There is a standout performer for drops and bumps and it’s the LG V10.

Motorola sometimes makes tough and water resistant phones, but the Moto X Style isn’t one of them. It does have a metal frame and a textured finish that aids grip, so it’s fairly sturdy, but you won’t want to drop it. It’s not waterproof, either. Should you want a durable version of the Moto X Style, the Verizon Droid Turbo 2 has a shatter resistant screen and waterproofing. The leather back of the LG G4 is liable to pick up scrapes and will inevitably age, though it’s relatively easy to replace. However, the G4 doesn’t stand up well to falls.

If your main concern is water damage, then none of these phones is really going to cut it, but there is a standout performer for drops and bumps and it’s the LG V10. You can tell by looking at it that the V10 is going to be rugged, and it is. Unusually, it meets military standard 810G, which means you can drop it and it will keep on ticking. Most phones need a fairly thick case to meet this specification, making it the most durable phone on this list.

Winner: LG V10

Fingerprint sensor

It’s arguable whether you really need a fingerprint sensor in your phone, but if you’re security conscious, you’ll find the convenience of unlocking with a tap of your finger or thumb is refreshing, and once you’ve used one, you won’t want to go back. It’s quicker and easier than a password, pattern, or PIN, and it’s secure enough to provide some peace of mind. Additionally, the fingerprint sensor can authorize mobile payments, and now that Android Pay and other NFC-based payment systems are picking up steam, a fingerprint sensor will become requisite on flagship Android phones.

Unfortunately, Android Pay and the push for fingerprint sensors didn’t take off until the second half of 2015, so many flagship phones don’t have fingerprint sensors onboard. Neither the Moto X Style nor the LG G4 sport the scanner, which means they aren’t really future proof.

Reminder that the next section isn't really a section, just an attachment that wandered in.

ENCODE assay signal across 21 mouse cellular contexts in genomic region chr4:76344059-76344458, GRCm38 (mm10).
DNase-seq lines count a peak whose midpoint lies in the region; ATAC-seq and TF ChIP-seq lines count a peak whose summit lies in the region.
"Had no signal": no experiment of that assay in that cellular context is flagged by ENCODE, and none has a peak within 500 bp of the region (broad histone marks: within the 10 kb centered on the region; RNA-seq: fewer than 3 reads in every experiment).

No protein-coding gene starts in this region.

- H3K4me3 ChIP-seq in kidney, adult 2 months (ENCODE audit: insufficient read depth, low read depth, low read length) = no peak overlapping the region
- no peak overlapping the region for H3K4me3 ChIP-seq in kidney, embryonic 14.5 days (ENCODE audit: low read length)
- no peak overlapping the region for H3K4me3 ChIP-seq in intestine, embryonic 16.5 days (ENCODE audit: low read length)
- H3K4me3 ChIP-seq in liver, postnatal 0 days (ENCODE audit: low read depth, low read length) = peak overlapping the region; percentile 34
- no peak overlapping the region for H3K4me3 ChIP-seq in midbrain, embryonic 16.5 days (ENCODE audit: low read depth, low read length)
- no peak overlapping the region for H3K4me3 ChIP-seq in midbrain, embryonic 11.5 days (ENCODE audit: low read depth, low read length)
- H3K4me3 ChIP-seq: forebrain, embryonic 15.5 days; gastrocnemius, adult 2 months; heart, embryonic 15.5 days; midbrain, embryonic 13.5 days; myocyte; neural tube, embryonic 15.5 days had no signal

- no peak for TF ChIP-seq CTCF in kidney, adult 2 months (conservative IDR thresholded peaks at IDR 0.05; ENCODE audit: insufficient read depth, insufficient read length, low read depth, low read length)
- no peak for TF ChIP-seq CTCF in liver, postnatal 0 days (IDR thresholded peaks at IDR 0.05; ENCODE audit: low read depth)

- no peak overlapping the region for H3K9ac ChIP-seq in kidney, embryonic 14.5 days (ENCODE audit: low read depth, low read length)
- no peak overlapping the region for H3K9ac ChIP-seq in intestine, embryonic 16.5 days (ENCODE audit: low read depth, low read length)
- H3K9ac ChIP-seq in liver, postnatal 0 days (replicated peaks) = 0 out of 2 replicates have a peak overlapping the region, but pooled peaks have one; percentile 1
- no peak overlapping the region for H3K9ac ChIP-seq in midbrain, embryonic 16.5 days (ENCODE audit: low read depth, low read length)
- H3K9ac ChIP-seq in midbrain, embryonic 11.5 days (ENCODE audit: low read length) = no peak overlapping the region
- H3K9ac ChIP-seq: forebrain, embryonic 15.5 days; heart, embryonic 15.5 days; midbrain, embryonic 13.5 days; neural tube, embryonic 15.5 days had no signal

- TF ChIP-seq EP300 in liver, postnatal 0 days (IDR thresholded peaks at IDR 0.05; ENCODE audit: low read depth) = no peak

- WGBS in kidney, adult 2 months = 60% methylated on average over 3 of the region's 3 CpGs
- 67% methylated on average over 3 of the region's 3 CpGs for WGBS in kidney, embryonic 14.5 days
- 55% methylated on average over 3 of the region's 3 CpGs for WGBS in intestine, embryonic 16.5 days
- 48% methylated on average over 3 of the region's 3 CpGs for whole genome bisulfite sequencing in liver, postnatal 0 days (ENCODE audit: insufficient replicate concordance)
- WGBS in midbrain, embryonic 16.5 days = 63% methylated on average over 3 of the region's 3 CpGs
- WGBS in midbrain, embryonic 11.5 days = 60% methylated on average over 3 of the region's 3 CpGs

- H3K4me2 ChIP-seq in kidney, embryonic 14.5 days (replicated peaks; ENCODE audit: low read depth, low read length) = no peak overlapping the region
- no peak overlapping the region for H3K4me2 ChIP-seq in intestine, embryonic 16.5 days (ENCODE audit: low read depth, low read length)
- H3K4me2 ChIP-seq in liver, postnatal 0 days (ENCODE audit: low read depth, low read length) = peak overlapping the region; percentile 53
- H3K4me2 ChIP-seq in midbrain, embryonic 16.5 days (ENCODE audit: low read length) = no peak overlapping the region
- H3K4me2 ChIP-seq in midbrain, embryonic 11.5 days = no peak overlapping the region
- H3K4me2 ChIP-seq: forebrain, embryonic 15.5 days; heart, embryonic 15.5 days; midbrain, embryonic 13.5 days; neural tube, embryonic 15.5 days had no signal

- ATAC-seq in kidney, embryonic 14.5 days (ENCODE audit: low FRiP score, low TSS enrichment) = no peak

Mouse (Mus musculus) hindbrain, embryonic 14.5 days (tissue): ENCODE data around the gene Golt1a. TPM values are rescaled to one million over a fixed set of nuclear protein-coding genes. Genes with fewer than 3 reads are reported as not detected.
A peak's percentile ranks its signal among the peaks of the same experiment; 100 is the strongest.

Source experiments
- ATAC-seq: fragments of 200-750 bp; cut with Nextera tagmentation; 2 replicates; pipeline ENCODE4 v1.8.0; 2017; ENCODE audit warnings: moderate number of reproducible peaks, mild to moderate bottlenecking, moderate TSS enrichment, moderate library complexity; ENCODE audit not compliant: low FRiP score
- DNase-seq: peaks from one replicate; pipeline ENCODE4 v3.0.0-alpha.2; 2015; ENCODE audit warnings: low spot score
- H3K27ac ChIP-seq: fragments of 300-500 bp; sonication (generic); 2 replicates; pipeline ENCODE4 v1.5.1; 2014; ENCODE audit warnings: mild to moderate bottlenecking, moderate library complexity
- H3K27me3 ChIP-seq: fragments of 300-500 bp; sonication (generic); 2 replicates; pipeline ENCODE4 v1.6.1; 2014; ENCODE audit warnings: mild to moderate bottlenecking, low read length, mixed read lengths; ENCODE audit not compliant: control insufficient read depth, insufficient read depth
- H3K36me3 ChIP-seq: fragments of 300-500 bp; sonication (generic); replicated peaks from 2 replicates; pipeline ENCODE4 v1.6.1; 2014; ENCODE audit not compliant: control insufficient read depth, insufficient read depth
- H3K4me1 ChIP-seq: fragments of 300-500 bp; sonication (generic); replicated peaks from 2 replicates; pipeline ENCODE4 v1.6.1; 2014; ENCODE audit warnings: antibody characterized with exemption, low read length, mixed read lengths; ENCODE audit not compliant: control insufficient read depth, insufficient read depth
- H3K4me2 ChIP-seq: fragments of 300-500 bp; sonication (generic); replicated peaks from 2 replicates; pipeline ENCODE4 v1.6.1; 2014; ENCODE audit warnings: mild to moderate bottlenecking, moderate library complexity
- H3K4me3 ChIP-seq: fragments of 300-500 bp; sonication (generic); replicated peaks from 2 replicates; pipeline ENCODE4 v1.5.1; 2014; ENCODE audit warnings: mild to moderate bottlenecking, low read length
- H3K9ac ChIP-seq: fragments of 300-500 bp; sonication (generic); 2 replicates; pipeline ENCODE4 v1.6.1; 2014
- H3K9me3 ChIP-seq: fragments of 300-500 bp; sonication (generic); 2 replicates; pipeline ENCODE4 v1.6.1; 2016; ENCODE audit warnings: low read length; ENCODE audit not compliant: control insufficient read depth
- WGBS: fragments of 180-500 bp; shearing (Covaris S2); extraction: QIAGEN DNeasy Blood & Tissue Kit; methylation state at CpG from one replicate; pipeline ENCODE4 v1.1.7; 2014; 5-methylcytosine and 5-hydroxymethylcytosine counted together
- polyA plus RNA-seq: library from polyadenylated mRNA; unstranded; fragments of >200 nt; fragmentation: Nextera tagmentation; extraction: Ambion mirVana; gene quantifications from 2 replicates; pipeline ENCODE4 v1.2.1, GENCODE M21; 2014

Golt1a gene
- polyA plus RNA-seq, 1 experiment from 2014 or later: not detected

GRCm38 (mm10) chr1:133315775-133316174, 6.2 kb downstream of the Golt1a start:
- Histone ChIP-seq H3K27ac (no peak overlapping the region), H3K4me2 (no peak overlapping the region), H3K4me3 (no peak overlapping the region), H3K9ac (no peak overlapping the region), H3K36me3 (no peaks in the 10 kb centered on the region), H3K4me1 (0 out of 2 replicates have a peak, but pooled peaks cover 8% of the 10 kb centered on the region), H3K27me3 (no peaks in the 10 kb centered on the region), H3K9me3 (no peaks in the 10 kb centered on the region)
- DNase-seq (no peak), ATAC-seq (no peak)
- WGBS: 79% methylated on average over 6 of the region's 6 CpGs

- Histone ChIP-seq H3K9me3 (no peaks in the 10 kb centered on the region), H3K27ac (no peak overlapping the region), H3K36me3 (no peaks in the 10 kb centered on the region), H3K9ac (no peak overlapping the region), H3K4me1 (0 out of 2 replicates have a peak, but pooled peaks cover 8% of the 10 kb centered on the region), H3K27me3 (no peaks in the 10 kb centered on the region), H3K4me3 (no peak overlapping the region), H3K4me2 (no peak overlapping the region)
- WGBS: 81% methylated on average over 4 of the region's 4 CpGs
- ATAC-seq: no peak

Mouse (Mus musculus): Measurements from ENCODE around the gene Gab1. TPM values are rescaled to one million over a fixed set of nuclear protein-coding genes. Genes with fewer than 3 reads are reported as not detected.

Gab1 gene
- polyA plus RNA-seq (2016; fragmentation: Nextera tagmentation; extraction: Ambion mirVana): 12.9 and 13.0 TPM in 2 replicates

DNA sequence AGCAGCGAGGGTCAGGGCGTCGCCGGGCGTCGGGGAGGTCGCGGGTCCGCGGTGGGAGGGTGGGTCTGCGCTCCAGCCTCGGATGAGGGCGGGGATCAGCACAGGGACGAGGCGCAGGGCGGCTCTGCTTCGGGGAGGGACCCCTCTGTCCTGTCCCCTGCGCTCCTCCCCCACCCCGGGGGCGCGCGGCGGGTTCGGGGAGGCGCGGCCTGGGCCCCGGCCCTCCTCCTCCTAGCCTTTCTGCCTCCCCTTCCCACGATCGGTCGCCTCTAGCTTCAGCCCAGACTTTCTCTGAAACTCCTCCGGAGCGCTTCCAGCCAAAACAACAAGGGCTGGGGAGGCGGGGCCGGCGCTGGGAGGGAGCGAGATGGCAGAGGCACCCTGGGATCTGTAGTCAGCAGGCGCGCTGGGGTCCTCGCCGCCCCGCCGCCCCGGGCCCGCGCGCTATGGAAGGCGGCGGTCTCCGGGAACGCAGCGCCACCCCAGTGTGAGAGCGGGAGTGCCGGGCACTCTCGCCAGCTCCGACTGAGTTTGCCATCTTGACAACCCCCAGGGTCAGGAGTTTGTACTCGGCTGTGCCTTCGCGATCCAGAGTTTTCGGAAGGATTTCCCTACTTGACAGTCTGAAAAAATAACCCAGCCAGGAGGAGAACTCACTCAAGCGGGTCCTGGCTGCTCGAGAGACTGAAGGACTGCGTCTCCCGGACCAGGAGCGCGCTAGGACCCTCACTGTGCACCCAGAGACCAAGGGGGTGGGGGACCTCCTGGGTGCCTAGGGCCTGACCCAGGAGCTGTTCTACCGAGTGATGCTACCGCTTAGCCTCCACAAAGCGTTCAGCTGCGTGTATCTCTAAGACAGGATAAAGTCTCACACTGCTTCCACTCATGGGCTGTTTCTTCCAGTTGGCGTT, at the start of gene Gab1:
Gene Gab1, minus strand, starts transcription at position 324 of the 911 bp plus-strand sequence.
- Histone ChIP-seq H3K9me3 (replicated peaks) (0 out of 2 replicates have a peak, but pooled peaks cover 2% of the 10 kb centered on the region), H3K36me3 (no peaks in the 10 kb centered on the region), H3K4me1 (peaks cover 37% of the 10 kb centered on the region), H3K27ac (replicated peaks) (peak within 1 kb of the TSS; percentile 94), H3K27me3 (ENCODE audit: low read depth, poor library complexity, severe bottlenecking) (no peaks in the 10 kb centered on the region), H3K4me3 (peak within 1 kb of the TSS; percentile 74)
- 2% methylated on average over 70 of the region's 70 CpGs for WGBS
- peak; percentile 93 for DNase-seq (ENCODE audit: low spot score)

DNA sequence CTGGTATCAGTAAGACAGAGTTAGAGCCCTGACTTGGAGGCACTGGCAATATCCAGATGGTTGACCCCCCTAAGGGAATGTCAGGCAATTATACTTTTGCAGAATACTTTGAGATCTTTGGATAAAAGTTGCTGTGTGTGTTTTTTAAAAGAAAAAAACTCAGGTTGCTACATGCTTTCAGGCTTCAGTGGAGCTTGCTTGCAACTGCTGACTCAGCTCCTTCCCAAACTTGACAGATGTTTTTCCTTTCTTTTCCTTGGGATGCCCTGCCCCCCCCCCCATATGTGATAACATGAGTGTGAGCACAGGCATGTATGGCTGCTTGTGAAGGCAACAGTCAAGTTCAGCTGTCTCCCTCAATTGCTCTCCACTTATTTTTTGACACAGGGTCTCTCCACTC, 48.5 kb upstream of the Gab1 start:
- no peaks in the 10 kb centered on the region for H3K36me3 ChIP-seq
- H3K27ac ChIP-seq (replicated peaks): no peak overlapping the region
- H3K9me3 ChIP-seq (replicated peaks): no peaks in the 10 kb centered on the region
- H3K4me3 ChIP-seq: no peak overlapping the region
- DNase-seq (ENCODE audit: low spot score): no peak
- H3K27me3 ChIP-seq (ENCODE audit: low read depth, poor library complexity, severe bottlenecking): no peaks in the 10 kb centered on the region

The Galaxy S6 and the Note 5 have fingerprint sensors on their Home buttons, and they both work well, but we do see occasional stutters and delays. Much like the iPhone, Samsung’s S6 and Note 5 have fingerprint sensors on the front of the device, and they’re physical buttons that you press. In contrast, the Nexus 6P and the LG V10 have fingerprint sensors on the back. It’s a handy placement when you’re holding your phone, but it does mean that you have to pick your phone up to unlock it. There’s also an extra button press involved with the V10, and it doesn’t always work first time. The Nexus 6P is the clear winner here, because it unlocks quickly, with no button press required, time after time.

Winner: Nexus 6P


When you look at the speed and ease of updates to the underlying operating system, the Nexus 6P is the clear winner. If you don’t have a Nexus, you’ll find that different Android manufacturers can take wildly different lengths of time to update their devices to the latest Android release. Considering that updates often include important bug fixes and security improvements, this is something that really needs to improve across the board. It also offers the cleanest version of Android that exists, which is a big deal for Android users.

Motorola has been fairly quick to update its phones recently, and its version of Android is close to stock. LG has been working to improve update speeds, and its UI isn’t too bothersome, either. However, updates can take time to materialize, even for phones like the G4 and V10. Samsung’s updates typically come in slower, because the TouchWiz user interface is more comprehensive. Its S6 and Note 5 rank the lowest in this list.